a progressive one, designed "to
move this country ahead."

--Daily-David Giltrow
CAMPAIGNING KENNEDY-Democratic presidential nominee Sen. John F. Kennedy campaigned Michigan yesterday, after start-
ing the day at Ann Arbor, where he was greeted by some 3,000 sup porters. Kennedy made nine stops at various central Michigan.
Italy,U.S.,eewArmk s

Italy and the United States
handed in a resolution last night
that would have the United Na-
tions General Assembly urge that
disarmament negotiations be re-
sumed as soon as possible.
They proposed that the negoti-
ators start by agreeing on partial
measures leading toward the goal
of general and complete disarma-
ment under effective international
Their resolution, in preparation
for days, competed with the one
Soviet Premier Nikita Khrushchev
gave the Assembly Wednesday,
calling for conclusion of a treaty
for general and complete disarma-
ment as soon as possible. The two
proposals also differed on details
of control.
Meanwhile, Britain submitted a
separate resolution by which the
99-nation assembly would recom-
mend that technical experts be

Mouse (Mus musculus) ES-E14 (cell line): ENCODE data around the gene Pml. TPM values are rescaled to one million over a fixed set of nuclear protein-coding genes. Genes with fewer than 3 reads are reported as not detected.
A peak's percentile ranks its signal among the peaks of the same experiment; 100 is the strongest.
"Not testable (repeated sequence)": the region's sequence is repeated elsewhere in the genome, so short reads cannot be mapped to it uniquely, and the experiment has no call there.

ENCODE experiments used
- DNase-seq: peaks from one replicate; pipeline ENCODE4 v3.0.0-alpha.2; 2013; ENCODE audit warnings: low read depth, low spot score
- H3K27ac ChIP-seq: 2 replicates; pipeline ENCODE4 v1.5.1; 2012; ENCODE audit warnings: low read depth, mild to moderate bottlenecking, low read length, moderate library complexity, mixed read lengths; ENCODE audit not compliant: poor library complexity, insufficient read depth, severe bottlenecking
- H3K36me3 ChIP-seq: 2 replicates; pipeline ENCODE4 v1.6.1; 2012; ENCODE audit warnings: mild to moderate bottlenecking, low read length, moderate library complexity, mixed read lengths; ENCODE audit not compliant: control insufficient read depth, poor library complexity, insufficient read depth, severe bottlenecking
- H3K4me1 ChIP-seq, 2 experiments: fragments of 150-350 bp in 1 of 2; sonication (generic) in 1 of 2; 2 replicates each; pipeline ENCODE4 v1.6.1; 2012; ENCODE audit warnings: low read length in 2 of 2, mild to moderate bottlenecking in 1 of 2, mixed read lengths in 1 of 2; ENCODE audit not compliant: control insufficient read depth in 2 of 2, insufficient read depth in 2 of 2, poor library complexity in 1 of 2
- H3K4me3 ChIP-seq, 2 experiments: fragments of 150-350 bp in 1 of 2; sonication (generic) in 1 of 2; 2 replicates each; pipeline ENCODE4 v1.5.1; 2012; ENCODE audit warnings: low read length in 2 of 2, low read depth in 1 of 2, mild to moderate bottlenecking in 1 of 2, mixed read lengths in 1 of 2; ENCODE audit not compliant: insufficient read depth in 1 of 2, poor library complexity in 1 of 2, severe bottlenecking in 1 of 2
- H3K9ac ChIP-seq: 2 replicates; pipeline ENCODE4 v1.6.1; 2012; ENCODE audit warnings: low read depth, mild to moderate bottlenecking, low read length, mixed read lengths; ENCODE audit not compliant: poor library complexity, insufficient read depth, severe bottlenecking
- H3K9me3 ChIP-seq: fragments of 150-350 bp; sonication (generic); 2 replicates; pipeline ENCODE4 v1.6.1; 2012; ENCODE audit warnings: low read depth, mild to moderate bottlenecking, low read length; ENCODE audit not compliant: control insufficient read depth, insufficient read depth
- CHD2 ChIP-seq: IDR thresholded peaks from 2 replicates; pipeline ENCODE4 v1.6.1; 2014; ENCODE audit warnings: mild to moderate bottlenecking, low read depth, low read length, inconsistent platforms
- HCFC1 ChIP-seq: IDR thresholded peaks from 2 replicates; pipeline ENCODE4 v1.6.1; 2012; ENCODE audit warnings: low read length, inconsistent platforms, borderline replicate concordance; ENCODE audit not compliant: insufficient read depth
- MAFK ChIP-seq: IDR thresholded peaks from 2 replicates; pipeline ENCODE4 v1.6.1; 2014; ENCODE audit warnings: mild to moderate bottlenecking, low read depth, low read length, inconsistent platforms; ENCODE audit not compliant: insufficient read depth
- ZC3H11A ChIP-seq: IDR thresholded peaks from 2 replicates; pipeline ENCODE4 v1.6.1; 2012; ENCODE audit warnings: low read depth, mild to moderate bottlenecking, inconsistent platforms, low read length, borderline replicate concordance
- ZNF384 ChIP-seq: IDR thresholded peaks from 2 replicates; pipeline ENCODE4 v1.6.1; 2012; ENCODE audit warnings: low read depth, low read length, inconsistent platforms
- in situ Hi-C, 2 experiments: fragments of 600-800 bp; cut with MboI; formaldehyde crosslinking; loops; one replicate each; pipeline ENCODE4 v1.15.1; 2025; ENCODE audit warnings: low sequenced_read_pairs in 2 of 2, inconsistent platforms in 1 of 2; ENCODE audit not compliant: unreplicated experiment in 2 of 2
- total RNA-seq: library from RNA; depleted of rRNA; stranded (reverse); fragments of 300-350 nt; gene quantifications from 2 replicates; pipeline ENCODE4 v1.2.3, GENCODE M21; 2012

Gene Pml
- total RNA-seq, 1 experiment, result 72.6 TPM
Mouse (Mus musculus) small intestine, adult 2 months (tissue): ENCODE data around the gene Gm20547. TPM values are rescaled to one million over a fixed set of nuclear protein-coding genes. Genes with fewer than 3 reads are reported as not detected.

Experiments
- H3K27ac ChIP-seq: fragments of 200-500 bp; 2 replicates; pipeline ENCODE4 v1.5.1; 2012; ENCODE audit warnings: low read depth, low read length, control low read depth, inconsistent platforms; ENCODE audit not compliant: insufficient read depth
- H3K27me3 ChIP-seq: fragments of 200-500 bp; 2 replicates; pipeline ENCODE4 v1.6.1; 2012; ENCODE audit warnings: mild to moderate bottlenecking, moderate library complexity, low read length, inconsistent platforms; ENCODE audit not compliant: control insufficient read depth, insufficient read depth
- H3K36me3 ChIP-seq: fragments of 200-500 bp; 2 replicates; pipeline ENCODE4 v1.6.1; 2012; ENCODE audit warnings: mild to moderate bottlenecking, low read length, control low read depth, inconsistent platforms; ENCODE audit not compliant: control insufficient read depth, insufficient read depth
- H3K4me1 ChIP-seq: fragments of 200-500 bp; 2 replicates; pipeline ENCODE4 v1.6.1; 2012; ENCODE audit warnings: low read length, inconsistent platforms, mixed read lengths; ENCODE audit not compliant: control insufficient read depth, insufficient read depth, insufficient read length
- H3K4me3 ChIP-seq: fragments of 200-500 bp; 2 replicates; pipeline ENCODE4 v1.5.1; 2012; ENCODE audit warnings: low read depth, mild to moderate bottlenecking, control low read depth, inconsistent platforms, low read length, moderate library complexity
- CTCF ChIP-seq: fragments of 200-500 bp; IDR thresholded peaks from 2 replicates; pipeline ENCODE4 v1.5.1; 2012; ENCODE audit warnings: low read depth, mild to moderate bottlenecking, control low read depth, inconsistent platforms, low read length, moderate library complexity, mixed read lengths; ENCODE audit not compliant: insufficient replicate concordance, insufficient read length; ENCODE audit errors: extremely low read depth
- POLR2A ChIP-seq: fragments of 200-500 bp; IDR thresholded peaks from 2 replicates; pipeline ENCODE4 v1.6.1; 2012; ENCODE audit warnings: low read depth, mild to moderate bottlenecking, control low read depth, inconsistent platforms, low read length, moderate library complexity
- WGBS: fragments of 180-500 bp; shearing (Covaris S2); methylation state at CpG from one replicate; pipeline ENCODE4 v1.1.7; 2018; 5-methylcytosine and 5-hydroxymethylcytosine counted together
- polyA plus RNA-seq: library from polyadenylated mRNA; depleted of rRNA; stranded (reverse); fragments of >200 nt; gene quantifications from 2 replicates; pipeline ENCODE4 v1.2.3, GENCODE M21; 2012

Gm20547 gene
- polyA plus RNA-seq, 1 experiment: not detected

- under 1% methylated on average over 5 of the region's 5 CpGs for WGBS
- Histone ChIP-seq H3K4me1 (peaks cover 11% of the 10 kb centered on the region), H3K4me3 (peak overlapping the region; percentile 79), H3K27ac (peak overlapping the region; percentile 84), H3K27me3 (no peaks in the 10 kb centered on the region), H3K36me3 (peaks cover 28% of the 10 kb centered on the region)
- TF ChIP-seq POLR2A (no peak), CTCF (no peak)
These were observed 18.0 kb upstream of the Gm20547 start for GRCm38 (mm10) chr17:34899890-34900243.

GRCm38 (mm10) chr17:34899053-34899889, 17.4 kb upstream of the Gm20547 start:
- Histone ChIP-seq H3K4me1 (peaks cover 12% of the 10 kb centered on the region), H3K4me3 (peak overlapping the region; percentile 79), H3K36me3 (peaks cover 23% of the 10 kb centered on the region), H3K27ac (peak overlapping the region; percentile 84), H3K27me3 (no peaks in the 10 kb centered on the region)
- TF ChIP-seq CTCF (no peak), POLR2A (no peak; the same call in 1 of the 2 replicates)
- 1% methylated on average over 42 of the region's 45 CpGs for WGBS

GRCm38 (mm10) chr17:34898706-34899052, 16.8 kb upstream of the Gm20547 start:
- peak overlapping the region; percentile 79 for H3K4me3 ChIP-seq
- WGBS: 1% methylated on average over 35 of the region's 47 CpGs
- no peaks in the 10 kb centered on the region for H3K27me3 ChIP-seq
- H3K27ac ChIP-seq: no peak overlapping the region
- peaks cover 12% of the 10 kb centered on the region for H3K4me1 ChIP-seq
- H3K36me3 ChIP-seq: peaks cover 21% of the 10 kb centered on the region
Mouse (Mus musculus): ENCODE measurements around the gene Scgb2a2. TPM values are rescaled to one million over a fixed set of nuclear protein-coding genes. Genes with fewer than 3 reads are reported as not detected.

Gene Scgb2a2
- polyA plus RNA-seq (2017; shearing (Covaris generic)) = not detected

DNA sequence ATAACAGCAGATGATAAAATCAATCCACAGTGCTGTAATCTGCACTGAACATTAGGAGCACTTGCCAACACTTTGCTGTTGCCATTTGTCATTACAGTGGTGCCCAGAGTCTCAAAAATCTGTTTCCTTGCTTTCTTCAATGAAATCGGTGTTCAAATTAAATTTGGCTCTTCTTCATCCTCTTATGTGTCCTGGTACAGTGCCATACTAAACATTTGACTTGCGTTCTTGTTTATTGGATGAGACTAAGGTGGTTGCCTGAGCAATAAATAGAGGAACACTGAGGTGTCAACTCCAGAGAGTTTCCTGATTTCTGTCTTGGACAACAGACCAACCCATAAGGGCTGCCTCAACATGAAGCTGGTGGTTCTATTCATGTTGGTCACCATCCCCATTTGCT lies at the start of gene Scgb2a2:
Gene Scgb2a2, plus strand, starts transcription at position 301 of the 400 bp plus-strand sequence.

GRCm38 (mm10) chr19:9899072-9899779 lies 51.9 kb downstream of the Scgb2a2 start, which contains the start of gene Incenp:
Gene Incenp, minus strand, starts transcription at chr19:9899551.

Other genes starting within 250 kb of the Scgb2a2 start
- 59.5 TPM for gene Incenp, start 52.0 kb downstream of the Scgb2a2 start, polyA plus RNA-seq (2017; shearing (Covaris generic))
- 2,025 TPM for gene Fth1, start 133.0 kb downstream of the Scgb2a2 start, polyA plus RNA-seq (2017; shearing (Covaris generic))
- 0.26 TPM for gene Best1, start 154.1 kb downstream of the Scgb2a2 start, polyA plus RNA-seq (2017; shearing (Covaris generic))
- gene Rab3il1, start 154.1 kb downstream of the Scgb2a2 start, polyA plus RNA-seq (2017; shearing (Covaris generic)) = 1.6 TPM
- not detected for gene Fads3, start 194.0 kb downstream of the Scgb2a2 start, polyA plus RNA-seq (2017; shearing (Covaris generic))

appoihted right away to work out


ways of checking on various steps
in disarmament and report the
results to the UN disarmament
commission within six months.
The three - nation resolution
omitted a key part of Khrush-
chev's resolution-the idea that
disarmament could not take place
unless the UN Secretariat and Se-
curity Council were reorganized
so as to give Communist, Western-
allied and neutral countries an
equal voice in running any post-
disarmament UN peace forces.
All this set the stage for the
disarmament debate expected to
start next week in the Assembly's
political committee. The object
was to get the East-West negoti-
ations going again that broke
down with a Communist walkout
in Geneva last June 27.
The United Nations meanwhile
relaxed after Khrushchev's stormy
25-day visit. But the General As-
sembly, at a morning meeting,

heard a warning that his cold-war
tactics had increased the danger
of a shooting war.
Eric H. Louw, South African
Foreign Minister, told the 99-
nation Assembly this danger would
continue unless Britain, France,
the Soviet Union and the United
States settled things at a new
Summit conference.

Louw also said Khrushchev's
attacks on Secretary General Dag
Hammarskjold and his threat to
lead the Communist countries out
of the United Nations were not
necessarily idle threats but might
really be "an indication of what
is going on in the minds of the
Communist leaders."

Pittsfield Gives City Land
For New Research Park
Pittsfield Township last night gave Ann Arbor land for a city
research park,.